The Tofalars live in Irkutskaya Oblast (731 people). The self-designation of the people is tubalar ~ tofalar. It is believed that the tribal name tuba ~ tuva refers to the Nenets clan of Tuba, and thus to the possible genetic origin of the Tofalars. At one time the Tofalars were widely known as the Karagas. It is assumed that their name (Kara-Kash), as well as their language, descends from the Kachins, i.e. Khakass.
Anthropologically, the Tofalars belong to the Mongoloid Central-Asian race. They are of small stature (men 160--164 cm), have dark a skin, dark narrow eyes and somewhat stiff hair. Beards are sometimes worn. Their faces are relatively high and flat, cheekbones are not very prominent, and lips are averagely thick (thin).
The Tofalar (or Tofa) language belongs to the Uighur-Oguz group of the Turkic languages, forming, together with the Tuvinian and ancient Uighur and Oguz languages, the subgroup of Uighur-Tki. Phonetical, grammatical and lexical characteristics show Tofalar as being most closely related to the Tuvinian language. Some academics believe that it is in fact a dialect of Tuvinian.
The origin and history of the Tofalars has been poorly investigated. They have lived for centuries as nomads of the taiga, north of the Sayan Mountains. In the 18th century, P. S. Pallas and J. G. Georgi regarded the Karagas as a Samoyed people and later it was believed that they had adopted the Turkish-Tartar language learnt from the Tuvans in the 19th century. However, V. Rassadin established (1969) that the ancestors of the Tofalars must have been a Ket-speaking tribe, who in the 6th--8th centuries took the ancient Turkish language and adapted it to their own phonological system. Later there were other influences and they were joined by other tribes (Samoyeds, among others).
For centuries Tofalars have lived as nomads. They have mostly had contacts with the eastern Tuvans. The two nations have much in common in their way of life and in their fate. However, the Tofalars were drawn into the Russian sphere of influence much earlier. In 1648, the Russians founded the fortified settlement of Udinsk and subsequently, the Tofalars became another people destined to appease the Russians' unquenchable appetite for furs. A fixed amount of sables was required as tribute per head of every gunbearer (aged 16--60), though often the quantities were arbitrarily increased. In 1889, for example, tribute was demanded for 248 gunners, although there were only 103 hunters.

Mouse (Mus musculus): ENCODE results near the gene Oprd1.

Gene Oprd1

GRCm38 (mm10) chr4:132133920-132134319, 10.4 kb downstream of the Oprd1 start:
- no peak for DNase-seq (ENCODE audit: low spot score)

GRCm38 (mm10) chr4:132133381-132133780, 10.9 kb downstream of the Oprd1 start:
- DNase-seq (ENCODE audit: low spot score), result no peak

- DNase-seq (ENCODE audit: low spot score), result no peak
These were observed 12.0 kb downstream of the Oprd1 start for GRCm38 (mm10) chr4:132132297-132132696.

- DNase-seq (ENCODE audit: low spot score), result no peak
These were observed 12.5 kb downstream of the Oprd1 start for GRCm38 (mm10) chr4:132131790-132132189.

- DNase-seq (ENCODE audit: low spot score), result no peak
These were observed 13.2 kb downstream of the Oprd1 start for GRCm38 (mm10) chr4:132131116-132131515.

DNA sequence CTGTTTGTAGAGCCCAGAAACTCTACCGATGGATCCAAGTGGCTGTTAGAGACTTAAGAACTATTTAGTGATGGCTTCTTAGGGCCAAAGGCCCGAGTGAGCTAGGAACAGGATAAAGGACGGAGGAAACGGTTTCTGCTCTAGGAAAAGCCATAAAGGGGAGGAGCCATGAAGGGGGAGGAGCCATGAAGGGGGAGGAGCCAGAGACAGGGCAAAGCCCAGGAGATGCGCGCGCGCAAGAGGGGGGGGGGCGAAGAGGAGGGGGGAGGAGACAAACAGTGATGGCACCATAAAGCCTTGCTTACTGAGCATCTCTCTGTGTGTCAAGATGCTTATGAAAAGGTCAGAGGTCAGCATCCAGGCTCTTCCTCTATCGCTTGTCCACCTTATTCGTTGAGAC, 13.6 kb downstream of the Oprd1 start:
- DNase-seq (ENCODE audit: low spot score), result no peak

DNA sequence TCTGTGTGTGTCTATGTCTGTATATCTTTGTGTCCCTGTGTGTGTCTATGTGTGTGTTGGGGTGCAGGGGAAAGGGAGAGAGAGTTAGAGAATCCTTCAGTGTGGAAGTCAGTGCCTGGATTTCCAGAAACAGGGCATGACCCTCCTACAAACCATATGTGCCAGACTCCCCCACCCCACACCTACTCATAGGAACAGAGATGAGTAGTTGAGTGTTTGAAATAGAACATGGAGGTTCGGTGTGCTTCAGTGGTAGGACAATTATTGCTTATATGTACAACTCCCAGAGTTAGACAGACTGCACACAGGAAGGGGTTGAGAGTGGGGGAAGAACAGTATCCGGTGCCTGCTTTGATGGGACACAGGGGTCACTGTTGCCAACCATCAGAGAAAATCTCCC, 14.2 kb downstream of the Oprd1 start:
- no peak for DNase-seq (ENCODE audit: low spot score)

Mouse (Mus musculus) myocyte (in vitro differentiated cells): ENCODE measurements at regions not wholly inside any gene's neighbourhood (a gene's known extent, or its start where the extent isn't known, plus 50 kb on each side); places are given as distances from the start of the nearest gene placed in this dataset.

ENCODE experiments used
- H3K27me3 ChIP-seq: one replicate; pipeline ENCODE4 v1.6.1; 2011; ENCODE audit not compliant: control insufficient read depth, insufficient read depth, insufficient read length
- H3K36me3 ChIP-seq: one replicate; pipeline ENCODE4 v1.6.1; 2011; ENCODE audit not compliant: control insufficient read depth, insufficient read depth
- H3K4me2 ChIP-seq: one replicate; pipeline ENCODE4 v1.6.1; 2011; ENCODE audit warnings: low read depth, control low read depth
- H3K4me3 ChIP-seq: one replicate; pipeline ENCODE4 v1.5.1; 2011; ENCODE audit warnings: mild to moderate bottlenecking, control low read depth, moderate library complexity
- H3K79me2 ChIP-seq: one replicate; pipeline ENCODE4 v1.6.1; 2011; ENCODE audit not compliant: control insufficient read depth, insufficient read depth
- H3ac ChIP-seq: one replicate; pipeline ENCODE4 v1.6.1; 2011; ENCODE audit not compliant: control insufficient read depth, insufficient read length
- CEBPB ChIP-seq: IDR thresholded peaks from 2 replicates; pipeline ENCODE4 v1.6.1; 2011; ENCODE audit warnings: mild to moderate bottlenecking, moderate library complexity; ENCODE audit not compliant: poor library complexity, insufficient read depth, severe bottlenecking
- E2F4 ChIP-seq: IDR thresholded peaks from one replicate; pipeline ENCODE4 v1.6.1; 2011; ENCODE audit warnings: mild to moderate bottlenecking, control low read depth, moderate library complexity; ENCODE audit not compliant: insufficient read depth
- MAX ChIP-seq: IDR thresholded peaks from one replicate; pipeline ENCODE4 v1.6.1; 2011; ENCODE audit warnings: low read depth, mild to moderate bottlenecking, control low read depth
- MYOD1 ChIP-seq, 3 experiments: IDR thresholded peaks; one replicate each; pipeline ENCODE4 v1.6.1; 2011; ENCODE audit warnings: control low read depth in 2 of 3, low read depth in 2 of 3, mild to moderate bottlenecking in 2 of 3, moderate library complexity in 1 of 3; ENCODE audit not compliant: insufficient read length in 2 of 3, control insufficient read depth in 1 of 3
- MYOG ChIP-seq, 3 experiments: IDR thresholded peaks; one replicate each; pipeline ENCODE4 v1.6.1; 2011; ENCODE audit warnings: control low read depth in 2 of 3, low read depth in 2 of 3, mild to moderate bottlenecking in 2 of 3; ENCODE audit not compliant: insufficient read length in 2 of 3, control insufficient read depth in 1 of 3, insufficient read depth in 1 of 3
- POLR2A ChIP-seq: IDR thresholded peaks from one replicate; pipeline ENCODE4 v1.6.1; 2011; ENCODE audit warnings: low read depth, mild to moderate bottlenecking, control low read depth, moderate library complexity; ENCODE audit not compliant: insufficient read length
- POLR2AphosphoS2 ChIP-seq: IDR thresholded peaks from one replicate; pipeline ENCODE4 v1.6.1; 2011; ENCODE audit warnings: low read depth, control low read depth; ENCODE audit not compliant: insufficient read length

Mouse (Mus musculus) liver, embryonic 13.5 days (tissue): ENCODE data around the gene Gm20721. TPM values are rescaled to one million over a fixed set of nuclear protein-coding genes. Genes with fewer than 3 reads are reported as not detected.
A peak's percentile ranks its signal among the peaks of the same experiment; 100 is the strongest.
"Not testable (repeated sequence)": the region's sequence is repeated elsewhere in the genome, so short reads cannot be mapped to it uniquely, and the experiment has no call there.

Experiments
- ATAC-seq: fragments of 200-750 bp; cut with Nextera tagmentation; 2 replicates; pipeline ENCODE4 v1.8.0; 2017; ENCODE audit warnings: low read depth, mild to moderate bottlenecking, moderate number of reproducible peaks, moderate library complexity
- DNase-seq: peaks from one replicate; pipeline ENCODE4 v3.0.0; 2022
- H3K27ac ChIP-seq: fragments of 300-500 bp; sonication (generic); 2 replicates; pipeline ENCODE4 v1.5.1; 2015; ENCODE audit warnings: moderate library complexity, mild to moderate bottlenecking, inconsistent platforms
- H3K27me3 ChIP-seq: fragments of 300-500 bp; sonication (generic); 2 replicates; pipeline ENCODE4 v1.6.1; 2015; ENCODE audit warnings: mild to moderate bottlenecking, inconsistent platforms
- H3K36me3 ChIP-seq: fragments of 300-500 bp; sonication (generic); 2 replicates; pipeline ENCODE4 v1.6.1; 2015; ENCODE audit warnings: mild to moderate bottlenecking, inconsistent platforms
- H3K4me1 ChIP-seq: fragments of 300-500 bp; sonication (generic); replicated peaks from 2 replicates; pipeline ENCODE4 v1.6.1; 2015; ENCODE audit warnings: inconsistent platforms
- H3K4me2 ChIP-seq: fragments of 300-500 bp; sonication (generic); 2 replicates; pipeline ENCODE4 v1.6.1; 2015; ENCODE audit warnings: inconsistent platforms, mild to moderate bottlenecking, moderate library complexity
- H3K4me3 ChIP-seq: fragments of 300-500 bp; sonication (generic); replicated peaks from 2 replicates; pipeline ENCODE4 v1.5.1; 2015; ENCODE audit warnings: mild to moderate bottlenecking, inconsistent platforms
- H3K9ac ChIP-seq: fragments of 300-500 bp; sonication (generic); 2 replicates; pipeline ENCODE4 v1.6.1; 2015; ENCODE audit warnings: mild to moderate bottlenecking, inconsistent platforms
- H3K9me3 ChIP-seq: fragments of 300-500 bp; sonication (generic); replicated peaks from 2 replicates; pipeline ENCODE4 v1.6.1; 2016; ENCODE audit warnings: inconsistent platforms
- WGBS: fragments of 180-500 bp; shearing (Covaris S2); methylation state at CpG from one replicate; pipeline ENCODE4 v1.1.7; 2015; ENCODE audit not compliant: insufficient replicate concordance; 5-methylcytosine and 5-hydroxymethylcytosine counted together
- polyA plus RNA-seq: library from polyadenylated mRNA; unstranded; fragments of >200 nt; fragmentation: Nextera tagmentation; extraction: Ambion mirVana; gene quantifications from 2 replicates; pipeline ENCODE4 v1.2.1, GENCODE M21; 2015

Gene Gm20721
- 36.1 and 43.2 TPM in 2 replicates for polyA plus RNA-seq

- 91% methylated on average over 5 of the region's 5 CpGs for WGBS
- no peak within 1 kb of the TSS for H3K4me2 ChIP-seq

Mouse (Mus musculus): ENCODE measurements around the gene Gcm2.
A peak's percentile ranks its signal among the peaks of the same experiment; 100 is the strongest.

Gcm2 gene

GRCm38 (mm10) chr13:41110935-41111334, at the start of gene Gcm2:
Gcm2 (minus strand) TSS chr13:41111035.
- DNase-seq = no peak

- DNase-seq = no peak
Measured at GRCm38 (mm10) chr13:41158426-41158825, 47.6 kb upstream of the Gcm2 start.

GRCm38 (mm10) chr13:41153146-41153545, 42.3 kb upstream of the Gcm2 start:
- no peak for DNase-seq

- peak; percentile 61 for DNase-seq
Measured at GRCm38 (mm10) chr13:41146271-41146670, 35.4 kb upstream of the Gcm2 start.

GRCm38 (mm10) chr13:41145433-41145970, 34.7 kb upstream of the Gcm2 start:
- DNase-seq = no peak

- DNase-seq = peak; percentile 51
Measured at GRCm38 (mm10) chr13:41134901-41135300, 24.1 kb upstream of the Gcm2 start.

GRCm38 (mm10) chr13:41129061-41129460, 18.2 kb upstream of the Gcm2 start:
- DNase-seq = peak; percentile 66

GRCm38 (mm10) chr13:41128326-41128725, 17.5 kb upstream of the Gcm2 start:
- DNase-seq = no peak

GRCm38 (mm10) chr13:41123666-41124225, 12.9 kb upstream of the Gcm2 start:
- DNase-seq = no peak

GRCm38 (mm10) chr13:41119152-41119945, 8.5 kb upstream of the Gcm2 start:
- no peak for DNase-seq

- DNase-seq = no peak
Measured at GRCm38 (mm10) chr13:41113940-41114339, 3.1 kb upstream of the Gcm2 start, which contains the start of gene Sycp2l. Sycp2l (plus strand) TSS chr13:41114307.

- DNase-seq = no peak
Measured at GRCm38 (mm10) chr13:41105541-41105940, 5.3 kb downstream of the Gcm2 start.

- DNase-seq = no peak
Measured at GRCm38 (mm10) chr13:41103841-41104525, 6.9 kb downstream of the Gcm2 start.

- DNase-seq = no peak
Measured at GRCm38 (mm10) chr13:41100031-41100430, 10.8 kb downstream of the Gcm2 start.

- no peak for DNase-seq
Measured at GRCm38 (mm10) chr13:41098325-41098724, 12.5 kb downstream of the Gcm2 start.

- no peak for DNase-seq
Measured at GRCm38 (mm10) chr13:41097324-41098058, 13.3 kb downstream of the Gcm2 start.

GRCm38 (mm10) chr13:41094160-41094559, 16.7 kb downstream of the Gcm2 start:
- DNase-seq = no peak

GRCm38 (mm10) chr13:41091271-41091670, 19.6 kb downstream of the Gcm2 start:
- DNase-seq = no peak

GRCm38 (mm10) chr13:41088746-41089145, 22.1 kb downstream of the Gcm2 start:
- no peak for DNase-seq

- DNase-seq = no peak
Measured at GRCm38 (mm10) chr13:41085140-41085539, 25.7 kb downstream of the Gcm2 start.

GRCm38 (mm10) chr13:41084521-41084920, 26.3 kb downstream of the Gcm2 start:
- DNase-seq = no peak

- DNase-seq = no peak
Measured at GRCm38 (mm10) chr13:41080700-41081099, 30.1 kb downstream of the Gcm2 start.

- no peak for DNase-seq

The Soviet regime earned the Tofalars' gratitude by abolishing the tribute in 1926. In 1927, hunting regulations were altered and part of the former hunting grounds were declared reservations. This meant that Tofalars needed a permit to hunt in their native forests. Before the Soviet regime, there were five clans of Tofalars (Kash, Sarygh-Kash, Chogdu, Cheptei) and each had its own migration area and way of life. In 1927, however, a campaign was launched to force the Tofalars to settle permanently. Alygdzher, Utkum, Nerkha and Gutara were chosen as settlement sites and by 1932 all the Tofalars had been resettled. In 1929 the first co-operatives were formed and in 1930--1931, the Tofalars were collectivized into three kolkhozes: Krasnyi Okhotnik, Kirov and Kyzyl-Tofa (Red Tofalar). In 1930 a Tofalar national district, with Alygdzher as its centre, was formed in the Irkutsk region. The Tofalars' whole way of life had changed beyond recognition and they had been led into complete dependence on outside party. Shepherds moved with their herds as wage labourers, and so did hunters. Increased productivity meant many more furs for the state than did the old tax system. The new houses built by Russian carpenters, and the new furniture, were all unfamiliar to the Tofalars. New ready-made clothes and manufactured food appeared; it had to, as the moose the Tofalars used to eat now belonged to the state and was not allowed to be killed for food. Generally, the Tofalars had to copy everything the Russians did, from introducing cattle-breeding and horticulture to discrediting old shamanistic traditions.
In 1917 there were only two literate people among Tofalars, but in the 1930s Russian-language schools were founded. Besides becoming literate, schoolchildren had to show a zeal for reforms. For instance, a model vegetable garden was founded at the Alygdzher boarding school, the pupils had to go fishing and take care of the nanny-goats. School and the young were adroitly used to propagate the Russian language and ideology.
Nowadays, instead of following old traditions, people tend more to fuse into the urban Russian environment. Nevertheless, speaking Russian does not necessarily mean a total assimilation of the Tofalars: this is held at bay by their anthropological peculiarities.
The man's, female and children's traditional clothes had no essential distinctions. Winter clothes produced mainly from skins of the lamb, maral and deer.